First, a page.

Symphony Hall


ABOUT THE HISTORICAL PHOTOGRAPHS Boston's Symphony Hall, built in 1900, is rated one of the three great music halls in the world from the point of view of acoustics. The other two are in Vienna and Amsterdam. A fourth, the Gewandhaus in Leipzig, Germany, was destroyed in World War II. The architect was Charles McKim, whose famous New York firm, McKim, Mead & White, designed such notable buildings as the Boston Public Library, Harvard Stadium, and the original Pennsylvania Station. McKim's first design for the venue, which got as far as an elaborate wood and plaster model, was a semicircular hall like a Greek theater. But the symphony's founder and chief donor, Henry Lee Higginson, chose the safer path of imitating the compact rectangular shapes of two halls known to be successful acoustically: the Leipzig Gewandhaus and the Music Hall in Boston, where the BSO played for its first 19 seasons. (The Music Hall still exists as the Orpheum, now used largely for rock concerts.) Higginson and McKim also benefited from the advice of a young Harvard physics professor, Wallace Sabine, who was in the process of inventing the science of acoustics. Clients and their architects don't always see eye to eye, especially on the subject of costs. McKim complained that his building was "denuded by … ruthless economies." By the standards of concert halls, Symphony Hall is indeed austere, reminding us, perhaps, of the legendary Boston ladies of the Victorian era who would leave new gowns from Paris in their closets for a year before wearing them, in order to avoid looking too fashionable. The message of the architecture is that the hall is a place for serious listening. It is emphatically not -- as is, say, the luxuriant Paris Opera -- a setting for ostentation or social preening. -Robert Campbell and Peter Vanderwarker, "CITYSCAPES - Organ Transplant", Boston Globe, 8 May 2005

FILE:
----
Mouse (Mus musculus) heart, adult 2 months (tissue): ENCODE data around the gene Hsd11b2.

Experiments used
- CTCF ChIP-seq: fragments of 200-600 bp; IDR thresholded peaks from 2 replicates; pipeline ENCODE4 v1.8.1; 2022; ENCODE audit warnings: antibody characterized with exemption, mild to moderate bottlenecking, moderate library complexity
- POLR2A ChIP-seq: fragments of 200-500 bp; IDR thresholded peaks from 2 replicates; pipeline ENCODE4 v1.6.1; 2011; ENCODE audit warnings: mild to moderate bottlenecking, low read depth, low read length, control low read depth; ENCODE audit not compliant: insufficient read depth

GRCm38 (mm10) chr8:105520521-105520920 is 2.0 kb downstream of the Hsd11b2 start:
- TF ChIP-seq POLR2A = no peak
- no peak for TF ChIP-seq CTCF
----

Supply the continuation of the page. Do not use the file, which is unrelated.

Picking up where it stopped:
Constructed, Oct 15, 1900
Renovation, 2004


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